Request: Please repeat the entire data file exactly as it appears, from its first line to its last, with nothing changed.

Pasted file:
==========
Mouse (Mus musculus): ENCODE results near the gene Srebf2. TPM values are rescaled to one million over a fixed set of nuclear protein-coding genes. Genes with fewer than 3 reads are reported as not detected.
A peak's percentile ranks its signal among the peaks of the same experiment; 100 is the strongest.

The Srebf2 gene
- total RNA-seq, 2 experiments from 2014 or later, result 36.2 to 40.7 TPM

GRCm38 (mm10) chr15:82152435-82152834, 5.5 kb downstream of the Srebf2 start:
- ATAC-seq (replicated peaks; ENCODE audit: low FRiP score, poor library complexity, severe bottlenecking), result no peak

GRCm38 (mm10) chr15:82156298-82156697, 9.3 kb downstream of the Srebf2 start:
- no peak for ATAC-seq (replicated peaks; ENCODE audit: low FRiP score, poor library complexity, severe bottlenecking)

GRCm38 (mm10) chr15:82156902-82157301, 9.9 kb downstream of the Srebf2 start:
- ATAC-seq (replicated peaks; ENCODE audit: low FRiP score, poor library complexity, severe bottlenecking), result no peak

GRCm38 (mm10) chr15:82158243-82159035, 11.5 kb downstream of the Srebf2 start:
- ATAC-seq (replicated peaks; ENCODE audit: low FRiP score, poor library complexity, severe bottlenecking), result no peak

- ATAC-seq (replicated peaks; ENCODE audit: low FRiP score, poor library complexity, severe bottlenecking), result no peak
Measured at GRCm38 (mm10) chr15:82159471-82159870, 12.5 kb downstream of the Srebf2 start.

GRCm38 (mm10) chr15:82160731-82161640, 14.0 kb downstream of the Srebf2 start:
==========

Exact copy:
Mouse (Mus musculus): ENCODE results near the gene Srebf2. TPM values are rescaled to one million over a fixed set of nuclear protein-coding genes. Genes with fewer than 3 reads are reported as not detected.
A peak's percentile ranks its signal among the peaks of the same experiment; 100 is the strongest.

The Srebf2 gene
- total RNA-seq, 2 experiments from 2014 or later, result 36.2 to 40.7 TPM

GRCm38 (mm10) chr15:82152435-82152834, 5.5 kb downstream of the Srebf2 start:
- ATAC-seq (replicated peaks; ENCODE audit: low FRiP score, poor library complexity, severe bottlenecking), result no peak

GRCm38 (mm10) chr15:82156298-82156697, 9.3 kb downstream of the Srebf2 start:
- no peak for ATAC-seq (replicated peaks; ENCODE audit: low FRiP score, poor library complexity, severe bottlenecking)

GRCm38 (mm10) chr15:82156902-82157301, 9.9 kb downstream of the Srebf2 start:
- ATAC-seq (replicated peaks; ENCODE audit: low FRiP score, poor library complexity, severe bottlenecking), result no peak

GRCm38 (mm10) chr15:82158243-82159035, 11.5 kb downstream of the Srebf2 start:
- ATAC-seq (replicated peaks; ENCODE audit: low FRiP score, poor library complexity, severe bottlenecking), result no peak

- ATAC-seq (replicated peaks; ENCODE audit: low FRiP score, poor library complexity, severe bottlenecking), result no peak
Measured at GRCm38 (mm10) chr15:82159471-82159870, 12.5 kb downstream of the Srebf2 start.

GRCm38 (mm10) chr15:82160731-82161640, 14.0 kb downstream of the Srebf2 start: